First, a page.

Coppola discovered the music of Air by chance, stumbling upon their debut EP Premiere Symptoms in a record store whilst she was working on The Virgin Suicides script. It would prove a serendipitous musical discovery: the retro-romanticism of the band’s Moog-heavy electronica proved an inspiration as she wrote. When the time came during the film’s production to find a composer for its score, Coppola naturally sought out Air and was fortunate enough to secure them to write music for the film. Interestingly, very little of the music they wrote for the film ended up in the final edit of The Virgin Suicides. Only a few tracks were utilized from the music Air had composed for the film, much of which was centered around the score’s dominant musical theme, the melody of that which is listed as “Playground Love” and “Highschool Lover” on the film’s soundtrack album.2 Despite the economy of their music’s usage, Air’s score nonetheless proved vital in establishing the dreamlike atmosphere that prevails throughout The Virgin Suicides.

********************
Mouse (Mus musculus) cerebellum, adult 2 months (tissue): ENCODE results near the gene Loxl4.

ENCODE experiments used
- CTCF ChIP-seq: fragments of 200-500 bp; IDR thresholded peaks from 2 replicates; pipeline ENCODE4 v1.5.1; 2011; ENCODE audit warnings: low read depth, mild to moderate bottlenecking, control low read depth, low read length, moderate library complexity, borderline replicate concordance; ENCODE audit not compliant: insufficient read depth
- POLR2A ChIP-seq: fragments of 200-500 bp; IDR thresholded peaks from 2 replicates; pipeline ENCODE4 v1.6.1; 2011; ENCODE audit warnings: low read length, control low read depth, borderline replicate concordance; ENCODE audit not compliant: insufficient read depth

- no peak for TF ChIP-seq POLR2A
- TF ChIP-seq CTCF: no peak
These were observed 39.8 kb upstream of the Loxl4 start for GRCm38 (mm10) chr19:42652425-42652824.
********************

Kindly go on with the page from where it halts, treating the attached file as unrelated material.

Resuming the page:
Within the film, rock and pop songs tether the narrative to the material world both diegetically and non-diegetically, connecting the boys to the Lisbon sisters and locating the action firmly within the film’s mid-1970s setting through its contemporaneous music choices (notwithstanding the anachronistic usage of Sloan). We hear these songs when the sisters give a small party at their home (“The Air That I Breathe” by The Hollies), attend their school dance (“I’m Not in Love” by 10cc, “Come Sail Away” by Styx), and when they engage in a moving telephone exchange with the boys that involves playing records to each other in order to express the inexpressible, allowing the music to speak where they cannot (“Hello It’s Me” by Todd Rundgren, “So Far Away” by Carole King). By contrast, Air’s impressionistic music is metaphysical, aligned with the heavens. Through its spacious, soaring, almost hymnal synth harmonies, pulsating rhythms, and bittersweet melodies, their score coveys musically the translucence of memory and invests the ethereal specters of the Lisbon sisters on screen with an added otherworldliness.